October 6, 2014 / Melissa Faudree

We’ve all seen it. Perhaps we are even guilty of writing them ourselves. Clickbaiting. Manipulating language to lure readers in. Most online magazines do it. Buzzfeed and Upworthy are huge contributors of clickbait. They only give enough detail to make a user click on the link to read more, just so the website can get more web traffic. Readers are more often frustrated that they wasted their time by clicking on the link, when they could have been doing something else.

Here are some clickbait examples I came up with:

  • You will be shocked when you see what face this former model made
  • 5 reasons why you’ll never get on a train again
  • Are you addicted to your cell phone? Found out now!
  • You’ll never guess who this dog’s best friend is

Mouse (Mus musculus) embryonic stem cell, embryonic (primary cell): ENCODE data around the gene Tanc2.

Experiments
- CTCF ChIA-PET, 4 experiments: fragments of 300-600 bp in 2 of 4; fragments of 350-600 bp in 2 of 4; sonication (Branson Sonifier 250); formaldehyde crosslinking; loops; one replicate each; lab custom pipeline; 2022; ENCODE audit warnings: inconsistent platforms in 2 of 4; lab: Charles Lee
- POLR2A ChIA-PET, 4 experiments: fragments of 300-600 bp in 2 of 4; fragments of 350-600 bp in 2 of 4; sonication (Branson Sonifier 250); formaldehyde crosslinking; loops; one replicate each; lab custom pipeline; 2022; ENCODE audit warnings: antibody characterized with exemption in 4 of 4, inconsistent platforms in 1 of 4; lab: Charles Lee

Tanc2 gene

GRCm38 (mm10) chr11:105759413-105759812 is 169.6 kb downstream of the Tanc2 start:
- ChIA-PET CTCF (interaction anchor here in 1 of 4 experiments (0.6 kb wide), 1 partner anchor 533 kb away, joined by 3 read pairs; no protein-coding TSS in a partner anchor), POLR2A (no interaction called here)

What happens if we stop clicking? If we can’t get people to click on content, then what is the point? However, what we really need to do is make headlines and titles less ambiguous. We need to include more context about what the link will be about. The headline should avoid exaggerated language. Leave out phrases such as, “you won’t believe what happens next” or “this will blow your mind” or “your life will be changed forever.” People want concise but detailed information.

Clickbait spoilers are on the rise. They are trying to stop or rather save people from clicking on those vague headlines. There are many Twitter and Facebook accounts trying to stop clickbait from happening. Twitter accounts like HuffPoSpoilers, Upworthy Spoiler, and SavedYouAClick are some of the many spoiler accounts out there.

If you have a good story, don’t try to hype up your title just to receive more traffic. And if you see a vague headline, don’t be another victim. Stop clicking! What are some the most memorable clickbait headlines you’ve seen?

Posted In: Blog, Content Marketing